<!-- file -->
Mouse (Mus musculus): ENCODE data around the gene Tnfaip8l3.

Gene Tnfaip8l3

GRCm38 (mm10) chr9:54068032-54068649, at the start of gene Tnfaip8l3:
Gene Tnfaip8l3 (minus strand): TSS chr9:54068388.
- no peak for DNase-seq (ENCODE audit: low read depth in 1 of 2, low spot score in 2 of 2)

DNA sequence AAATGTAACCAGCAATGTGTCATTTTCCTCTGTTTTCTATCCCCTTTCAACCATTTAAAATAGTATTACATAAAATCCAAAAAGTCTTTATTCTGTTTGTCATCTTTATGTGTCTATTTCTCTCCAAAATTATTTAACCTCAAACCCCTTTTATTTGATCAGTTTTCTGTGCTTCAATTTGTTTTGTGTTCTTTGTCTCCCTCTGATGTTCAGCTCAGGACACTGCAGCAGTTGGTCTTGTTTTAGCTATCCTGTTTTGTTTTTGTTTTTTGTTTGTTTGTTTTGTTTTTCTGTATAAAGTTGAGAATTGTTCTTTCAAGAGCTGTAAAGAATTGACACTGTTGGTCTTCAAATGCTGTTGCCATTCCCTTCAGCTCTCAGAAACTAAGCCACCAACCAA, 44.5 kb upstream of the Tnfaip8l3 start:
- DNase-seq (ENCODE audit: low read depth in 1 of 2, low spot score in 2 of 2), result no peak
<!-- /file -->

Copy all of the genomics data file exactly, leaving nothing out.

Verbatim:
Mouse (Mus musculus): ENCODE data around the gene Tnfaip8l3.

Gene Tnfaip8l3

GRCm38 (mm10) chr9:54068032-54068649, at the start of gene Tnfaip8l3:
Gene Tnfaip8l3 (minus strand): TSS chr9:54068388.
- no peak for DNase-seq (ENCODE audit: low read depth in 1 of 2, low spot score in 2 of 2)

DNA sequence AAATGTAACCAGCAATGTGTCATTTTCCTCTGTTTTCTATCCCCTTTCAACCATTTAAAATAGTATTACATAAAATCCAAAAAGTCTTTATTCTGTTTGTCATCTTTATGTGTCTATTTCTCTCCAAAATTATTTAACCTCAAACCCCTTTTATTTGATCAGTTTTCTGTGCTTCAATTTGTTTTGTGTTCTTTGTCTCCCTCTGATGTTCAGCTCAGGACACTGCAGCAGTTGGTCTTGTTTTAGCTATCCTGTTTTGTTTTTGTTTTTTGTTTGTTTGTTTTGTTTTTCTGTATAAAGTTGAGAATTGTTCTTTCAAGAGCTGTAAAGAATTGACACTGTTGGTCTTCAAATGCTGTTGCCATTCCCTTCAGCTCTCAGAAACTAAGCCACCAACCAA, 44.5 kb upstream of the Tnfaip8l3 start:
- DNase-seq (ENCODE audit: low read depth in 1 of 2, low spot score in 2 of 2), result no peak